United Technologies (UTC), the $54.8-billion (Rs 2,74,000 crore) diversified industrial conglomerate, and its 51-year-old President and CEO Louis R. Chênevert, are no strangers to India. The company’s relationship with India dates back to 1899, when elevator and escalator maker Otis made its first installation in Chennai. Since then, UTC has grown to become a $500-million (Rs 2,500 crore) entity this year. Chênevert, a (former) long-time employee of troubled carmaker General Motors, first came to India in the 1990s and has been a frequent visitor to the country ever since. His latest visit to India, to inaugurate a sourcing office in Bangalore for UTC’s aerospace business, comes just as the global economy heads for a bruising downturn. He took time out of a packed schedule to speak to BT’s Rahul Sachitanand on a range of issues. While UTC, which sells everything from aircraft engines to air conditioning equipment, is in the midst of a restructuring to survive the slowdown, it is also stepping up its presence in high-growth emerging economies, he says. Excerpts:
In the last 12 months since you visited India, the world seems to have turned upside down, rapidly moving from booming growth to a looming recession. A lot has changed in the past year…
Yes, a lot has changed but at the same time there are lots of opportunities for a company like UTC in energy and environment. We are globally diversified, with 60 per cent of our business outside the US. This is an important visit to India for me and UTC. We’ve opened a Bangalore sourcing office for our aerospace business. I see a lot of positive developments with local suppliers and partners. They bring better value to our end-customers and create strong job opportunities for our suppliers.
• Otis Elevator: First one installed in India (Chennai) in 1899
• Carrier Air Conditioners: Willis Carrier invented the mechanical air conditioner in 1902; Carrier was acquired by UTC in 1979
• Aircraft Engine: Pratt & Whitney engines power the space shuttle
• The Hartford (Connecticut, US)-headquartered company employs 225,600 people across 180 countries
How has the slowdown affected United Technologies and has this given you an opportunity to cut costs?
We have seen downturns before, but not similar to this one. UTC is restructuring its operations to outperform in any market. We have a magnificent track record of outperforming in any market, so we are prepared for any challenges.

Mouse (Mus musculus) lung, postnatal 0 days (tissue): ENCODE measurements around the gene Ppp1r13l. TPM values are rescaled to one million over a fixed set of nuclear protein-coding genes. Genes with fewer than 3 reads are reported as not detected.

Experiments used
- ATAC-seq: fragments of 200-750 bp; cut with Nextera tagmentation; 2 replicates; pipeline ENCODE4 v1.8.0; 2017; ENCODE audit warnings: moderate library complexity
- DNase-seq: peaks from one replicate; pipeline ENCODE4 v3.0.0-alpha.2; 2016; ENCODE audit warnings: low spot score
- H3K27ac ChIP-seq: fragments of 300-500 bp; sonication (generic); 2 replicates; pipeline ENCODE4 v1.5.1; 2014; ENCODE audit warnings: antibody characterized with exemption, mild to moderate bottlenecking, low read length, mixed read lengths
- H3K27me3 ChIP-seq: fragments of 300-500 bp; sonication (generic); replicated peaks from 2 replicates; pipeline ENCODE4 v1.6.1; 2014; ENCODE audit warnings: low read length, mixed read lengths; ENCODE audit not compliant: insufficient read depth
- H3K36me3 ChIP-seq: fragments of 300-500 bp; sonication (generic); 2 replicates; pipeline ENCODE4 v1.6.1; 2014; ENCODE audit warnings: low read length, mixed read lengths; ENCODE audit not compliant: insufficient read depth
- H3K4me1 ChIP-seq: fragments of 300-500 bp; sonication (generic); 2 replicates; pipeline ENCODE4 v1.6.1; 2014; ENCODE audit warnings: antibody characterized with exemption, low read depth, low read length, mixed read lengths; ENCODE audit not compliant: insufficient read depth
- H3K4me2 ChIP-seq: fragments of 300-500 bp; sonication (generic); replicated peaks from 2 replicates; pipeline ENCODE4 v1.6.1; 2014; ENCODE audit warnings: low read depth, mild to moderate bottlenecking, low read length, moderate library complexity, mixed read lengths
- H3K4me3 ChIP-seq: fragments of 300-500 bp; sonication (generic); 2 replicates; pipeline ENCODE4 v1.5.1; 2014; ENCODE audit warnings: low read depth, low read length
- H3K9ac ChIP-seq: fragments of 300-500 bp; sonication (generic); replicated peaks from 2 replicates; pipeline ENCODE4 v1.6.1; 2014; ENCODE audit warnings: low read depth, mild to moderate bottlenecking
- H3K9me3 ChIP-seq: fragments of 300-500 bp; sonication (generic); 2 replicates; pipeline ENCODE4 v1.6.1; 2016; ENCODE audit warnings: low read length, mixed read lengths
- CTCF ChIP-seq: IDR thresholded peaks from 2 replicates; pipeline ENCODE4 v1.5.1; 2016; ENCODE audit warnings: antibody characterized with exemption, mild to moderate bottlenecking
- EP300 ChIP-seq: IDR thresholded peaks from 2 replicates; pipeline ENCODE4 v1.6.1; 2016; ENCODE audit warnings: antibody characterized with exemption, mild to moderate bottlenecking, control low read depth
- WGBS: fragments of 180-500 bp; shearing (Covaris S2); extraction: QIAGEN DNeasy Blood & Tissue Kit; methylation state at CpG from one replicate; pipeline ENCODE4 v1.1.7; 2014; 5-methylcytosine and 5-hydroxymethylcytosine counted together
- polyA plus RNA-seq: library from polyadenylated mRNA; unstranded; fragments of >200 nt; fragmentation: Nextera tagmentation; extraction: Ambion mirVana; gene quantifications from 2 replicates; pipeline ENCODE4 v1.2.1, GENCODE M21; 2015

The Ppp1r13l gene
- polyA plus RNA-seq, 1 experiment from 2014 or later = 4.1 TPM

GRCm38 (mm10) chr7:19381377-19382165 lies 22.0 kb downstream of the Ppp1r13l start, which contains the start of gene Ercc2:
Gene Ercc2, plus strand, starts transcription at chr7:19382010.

Despite a slowing market, five of six businesses have reported margin expansions. Some people within UTC must be wondering if there is a slowdown at all… where do you think the global markets are headed and are they even predictable anymore?
There are lots of rapid changes globally… if you look at our financials carefully, you would have seen organic growth decelerate. In 2006, our business grew organically at 9 per cent per annum and maintained this growth rate in 2007 as well. However, we have since seen growth rates dim to 7 per cent in 2008 and then to 6 per cent as the global economic slowdown worsens. On top of the revenue softening, we have seen softness in the US residential market and the credit crisis has also affected the commercial market, leading to delayed projects. There is no denying there is a slowdown. However, we have strong order backlogs across our businesses, with two years pending at Sirkorsky Helicopters, for example.
Does the slowdown give you an opportunity to make cheap acquisitions?
You recently walked away from a $2-billion (Rs 10,000 crore) deal to buy ATM-maker Diebold. Do you continue to be interested in inorganic growth? Always. On the M&A agenda, you need a willing buyer, which we are, but you also need a willing seller. In the case of Diebold, I guess they were not a willing seller and the circumstances changed. But there is no doubt that the current environment will create interesting opportunities for a company like ours, which has a strong balance sheet and strong cash flow generation. We try to acquire the pieces that bring our portfolio closer together.